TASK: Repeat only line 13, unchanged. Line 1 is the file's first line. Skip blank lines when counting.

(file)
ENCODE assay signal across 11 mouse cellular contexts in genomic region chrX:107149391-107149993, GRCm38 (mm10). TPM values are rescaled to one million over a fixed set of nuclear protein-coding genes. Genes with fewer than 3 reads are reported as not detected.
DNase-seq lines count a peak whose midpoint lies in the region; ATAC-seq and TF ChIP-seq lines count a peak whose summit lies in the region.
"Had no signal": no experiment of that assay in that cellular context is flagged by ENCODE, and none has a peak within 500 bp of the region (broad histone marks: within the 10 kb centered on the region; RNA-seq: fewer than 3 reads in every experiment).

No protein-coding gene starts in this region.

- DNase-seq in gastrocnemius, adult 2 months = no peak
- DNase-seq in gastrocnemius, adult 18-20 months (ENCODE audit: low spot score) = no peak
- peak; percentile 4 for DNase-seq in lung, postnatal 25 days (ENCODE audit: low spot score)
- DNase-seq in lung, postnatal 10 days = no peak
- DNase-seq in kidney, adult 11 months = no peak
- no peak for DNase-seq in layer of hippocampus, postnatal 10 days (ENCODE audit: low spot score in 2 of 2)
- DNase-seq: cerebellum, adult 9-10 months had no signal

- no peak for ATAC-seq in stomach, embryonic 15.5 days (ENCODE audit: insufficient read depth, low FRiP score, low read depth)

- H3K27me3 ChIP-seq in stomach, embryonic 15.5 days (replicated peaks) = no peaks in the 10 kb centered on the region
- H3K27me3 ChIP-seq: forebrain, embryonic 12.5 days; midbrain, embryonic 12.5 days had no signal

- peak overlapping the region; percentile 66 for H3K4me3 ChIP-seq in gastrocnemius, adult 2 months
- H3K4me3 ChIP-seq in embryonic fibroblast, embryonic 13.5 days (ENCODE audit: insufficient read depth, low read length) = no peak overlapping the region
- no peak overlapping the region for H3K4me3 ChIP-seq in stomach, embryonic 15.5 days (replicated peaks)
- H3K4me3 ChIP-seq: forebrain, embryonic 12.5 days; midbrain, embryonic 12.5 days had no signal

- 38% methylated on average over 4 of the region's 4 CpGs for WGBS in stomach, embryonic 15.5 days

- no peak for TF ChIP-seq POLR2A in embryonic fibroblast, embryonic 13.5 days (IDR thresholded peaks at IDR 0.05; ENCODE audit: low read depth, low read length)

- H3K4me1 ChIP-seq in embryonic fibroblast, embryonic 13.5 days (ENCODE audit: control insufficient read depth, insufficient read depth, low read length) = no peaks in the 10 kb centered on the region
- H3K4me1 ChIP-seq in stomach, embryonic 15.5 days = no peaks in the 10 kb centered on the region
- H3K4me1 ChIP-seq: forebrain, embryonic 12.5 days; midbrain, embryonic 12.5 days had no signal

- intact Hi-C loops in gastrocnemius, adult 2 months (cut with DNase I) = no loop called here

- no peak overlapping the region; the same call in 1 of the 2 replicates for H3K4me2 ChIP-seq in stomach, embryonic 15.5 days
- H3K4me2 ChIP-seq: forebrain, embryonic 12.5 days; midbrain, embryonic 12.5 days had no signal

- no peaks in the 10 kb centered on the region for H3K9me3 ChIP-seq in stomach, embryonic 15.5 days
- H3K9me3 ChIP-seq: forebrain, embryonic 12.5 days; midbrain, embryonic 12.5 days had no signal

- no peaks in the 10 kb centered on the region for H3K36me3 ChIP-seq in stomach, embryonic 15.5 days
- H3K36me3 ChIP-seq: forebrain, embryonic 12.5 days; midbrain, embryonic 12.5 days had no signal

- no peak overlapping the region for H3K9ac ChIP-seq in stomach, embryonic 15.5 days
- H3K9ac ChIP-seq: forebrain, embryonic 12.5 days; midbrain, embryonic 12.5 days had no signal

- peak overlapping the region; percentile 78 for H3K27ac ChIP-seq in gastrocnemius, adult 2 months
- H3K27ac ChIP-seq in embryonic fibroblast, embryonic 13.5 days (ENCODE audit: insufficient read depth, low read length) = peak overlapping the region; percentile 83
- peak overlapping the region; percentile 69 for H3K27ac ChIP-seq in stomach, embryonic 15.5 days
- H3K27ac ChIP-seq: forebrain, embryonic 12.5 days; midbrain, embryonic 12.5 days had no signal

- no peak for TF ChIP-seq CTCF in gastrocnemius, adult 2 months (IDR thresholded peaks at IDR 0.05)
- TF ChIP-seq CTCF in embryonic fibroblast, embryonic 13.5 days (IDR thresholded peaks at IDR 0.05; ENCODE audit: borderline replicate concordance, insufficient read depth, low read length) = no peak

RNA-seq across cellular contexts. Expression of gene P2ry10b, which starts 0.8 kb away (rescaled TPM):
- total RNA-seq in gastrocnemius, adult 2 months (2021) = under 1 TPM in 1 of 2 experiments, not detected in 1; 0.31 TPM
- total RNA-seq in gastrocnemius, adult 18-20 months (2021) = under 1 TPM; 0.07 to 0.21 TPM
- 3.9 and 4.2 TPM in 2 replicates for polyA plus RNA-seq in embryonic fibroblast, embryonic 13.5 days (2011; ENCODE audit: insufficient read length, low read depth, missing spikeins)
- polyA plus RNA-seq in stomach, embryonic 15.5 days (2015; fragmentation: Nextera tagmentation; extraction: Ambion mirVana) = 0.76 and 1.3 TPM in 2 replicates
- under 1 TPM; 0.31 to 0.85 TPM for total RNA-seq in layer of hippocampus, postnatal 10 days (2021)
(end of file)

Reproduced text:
- H3K27me3 ChIP-seq in stomach, embryonic 15.5 days (replicated peaks) = no peaks in the 10 kb centered on the region